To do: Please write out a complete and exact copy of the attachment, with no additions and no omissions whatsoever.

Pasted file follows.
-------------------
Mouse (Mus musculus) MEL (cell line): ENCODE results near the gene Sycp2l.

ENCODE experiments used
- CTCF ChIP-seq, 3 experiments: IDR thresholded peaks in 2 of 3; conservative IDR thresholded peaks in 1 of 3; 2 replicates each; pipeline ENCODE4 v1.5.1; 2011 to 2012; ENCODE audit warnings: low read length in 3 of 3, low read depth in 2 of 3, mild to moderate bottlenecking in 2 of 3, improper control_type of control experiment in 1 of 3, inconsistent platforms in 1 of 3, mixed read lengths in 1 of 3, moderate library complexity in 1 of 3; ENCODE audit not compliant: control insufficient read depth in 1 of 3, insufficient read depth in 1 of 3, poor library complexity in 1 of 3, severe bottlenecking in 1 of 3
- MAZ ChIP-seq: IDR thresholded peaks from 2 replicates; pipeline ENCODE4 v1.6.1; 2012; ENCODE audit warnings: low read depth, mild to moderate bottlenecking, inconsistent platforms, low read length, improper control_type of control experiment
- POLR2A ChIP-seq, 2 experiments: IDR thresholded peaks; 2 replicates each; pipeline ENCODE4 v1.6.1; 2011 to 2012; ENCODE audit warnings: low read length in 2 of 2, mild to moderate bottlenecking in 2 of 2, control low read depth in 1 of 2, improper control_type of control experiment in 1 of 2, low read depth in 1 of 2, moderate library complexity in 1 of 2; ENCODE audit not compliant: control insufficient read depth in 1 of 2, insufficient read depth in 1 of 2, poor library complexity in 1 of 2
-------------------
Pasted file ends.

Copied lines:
Mouse (Mus musculus) MEL (cell line): ENCODE results near the gene Sycp2l.

ENCODE experiments used
- CTCF ChIP-seq, 3 experiments: IDR thresholded peaks in 2 of 3; conservative IDR thresholded peaks in 1 of 3; 2 replicates each; pipeline ENCODE4 v1.5.1; 2011 to 2012; ENCODE audit warnings: low read length in 3 of 3, low read depth in 2 of 3, mild to moderate bottlenecking in 2 of 3, improper control_type of control experiment in 1 of 3, inconsistent platforms in 1 of 3, mixed read lengths in 1 of 3, moderate library complexity in 1 of 3; ENCODE audit not compliant: control insufficient read depth in 1 of 3, insufficient read depth in 1 of 3, poor library complexity in 1 of 3, severe bottlenecking in 1 of 3
- MAZ ChIP-seq: IDR thresholded peaks from 2 replicates; pipeline ENCODE4 v1.6.1; 2012; ENCODE audit warnings: low read depth, mild to moderate bottlenecking, inconsistent platforms, low read length, improper control_type of control experiment
- POLR2A ChIP-seq, 2 experiments: IDR thresholded peaks; 2 replicates each; pipeline ENCODE4 v1.6.1; 2011 to 2012; ENCODE audit warnings: low read length in 2 of 2, mild to moderate bottlenecking in 2 of 2, control low read depth in 1 of 2, improper control_type of control experiment in 1 of 2, low read depth in 1 of 2, moderate library complexity in 1 of 2; ENCODE audit not compliant: control insufficient read depth in 1 of 2, insufficient read depth in 1 of 2, poor library complexity in 1 of 2